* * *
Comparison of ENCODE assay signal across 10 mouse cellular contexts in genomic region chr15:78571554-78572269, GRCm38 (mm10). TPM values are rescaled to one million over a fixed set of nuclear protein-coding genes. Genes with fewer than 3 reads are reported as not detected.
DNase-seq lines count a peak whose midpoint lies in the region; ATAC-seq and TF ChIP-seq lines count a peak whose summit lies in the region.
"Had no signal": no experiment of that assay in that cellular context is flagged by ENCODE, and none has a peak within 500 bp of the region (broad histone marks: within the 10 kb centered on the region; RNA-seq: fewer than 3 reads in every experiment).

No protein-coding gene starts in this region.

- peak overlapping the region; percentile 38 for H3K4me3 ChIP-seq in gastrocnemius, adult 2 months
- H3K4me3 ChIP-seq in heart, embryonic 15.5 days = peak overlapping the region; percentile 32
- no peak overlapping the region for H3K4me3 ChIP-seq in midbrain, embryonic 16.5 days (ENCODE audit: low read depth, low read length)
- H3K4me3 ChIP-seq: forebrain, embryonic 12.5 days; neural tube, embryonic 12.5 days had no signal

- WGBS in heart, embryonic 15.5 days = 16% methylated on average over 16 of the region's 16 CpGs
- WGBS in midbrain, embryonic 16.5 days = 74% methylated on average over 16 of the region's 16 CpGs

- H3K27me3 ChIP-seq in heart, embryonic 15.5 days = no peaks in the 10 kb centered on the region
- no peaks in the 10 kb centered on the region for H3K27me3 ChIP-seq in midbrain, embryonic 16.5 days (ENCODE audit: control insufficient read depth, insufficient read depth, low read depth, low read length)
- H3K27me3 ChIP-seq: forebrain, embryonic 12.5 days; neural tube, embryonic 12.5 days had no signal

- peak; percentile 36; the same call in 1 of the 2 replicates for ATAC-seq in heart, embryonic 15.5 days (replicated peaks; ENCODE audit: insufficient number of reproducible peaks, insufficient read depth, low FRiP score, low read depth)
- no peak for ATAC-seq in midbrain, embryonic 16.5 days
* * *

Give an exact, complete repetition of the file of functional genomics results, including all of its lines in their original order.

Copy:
Comparison of ENCODE assay signal across 10 mouse cellular contexts in genomic region chr15:78571554-78572269, GRCm38 (mm10). TPM values are rescaled to one million over a fixed set of nuclear protein-coding genes. Genes with fewer than 3 reads are reported as not detected.
DNase-seq lines count a peak whose midpoint lies in the region; ATAC-seq and TF ChIP-seq lines count a peak whose summit lies in the region.
"Had no signal": no experiment of that assay in that cellular context is flagged by ENCODE, and none has a peak within 500 bp of the region (broad histone marks: within the 10 kb centered on the region; RNA-seq: fewer than 3 reads in every experiment).

No protein-coding gene starts in this region.

- peak overlapping the region; percentile 38 for H3K4me3 ChIP-seq in gastrocnemius, adult 2 months
- H3K4me3 ChIP-seq in heart, embryonic 15.5 days = peak overlapping the region; percentile 32
- no peak overlapping the region for H3K4me3 ChIP-seq in midbrain, embryonic 16.5 days (ENCODE audit: low read depth, low read length)
- H3K4me3 ChIP-seq: forebrain, embryonic 12.5 days; neural tube, embryonic 12.5 days had no signal

- WGBS in heart, embryonic 15.5 days = 16% methylated on average over 16 of the region's 16 CpGs
- WGBS in midbrain, embryonic 16.5 days = 74% methylated on average over 16 of the region's 16 CpGs

- H3K27me3 ChIP-seq in heart, embryonic 15.5 days = no peaks in the 10 kb centered on the region
- no peaks in the 10 kb centered on the region for H3K27me3 ChIP-seq in midbrain, embryonic 16.5 days (ENCODE audit: control insufficient read depth, insufficient read depth, low read depth, low read length)
- H3K27me3 ChIP-seq: forebrain, embryonic 12.5 days; neural tube, embryonic 12.5 days had no signal

- peak; percentile 36; the same call in 1 of the 2 replicates for ATAC-seq in heart, embryonic 15.5 days (replicated peaks; ENCODE audit: insufficient number of reproducible peaks, insufficient read depth, low FRiP score, low read depth)
- no peak for ATAC-seq in midbrain, embryonic 16.5 days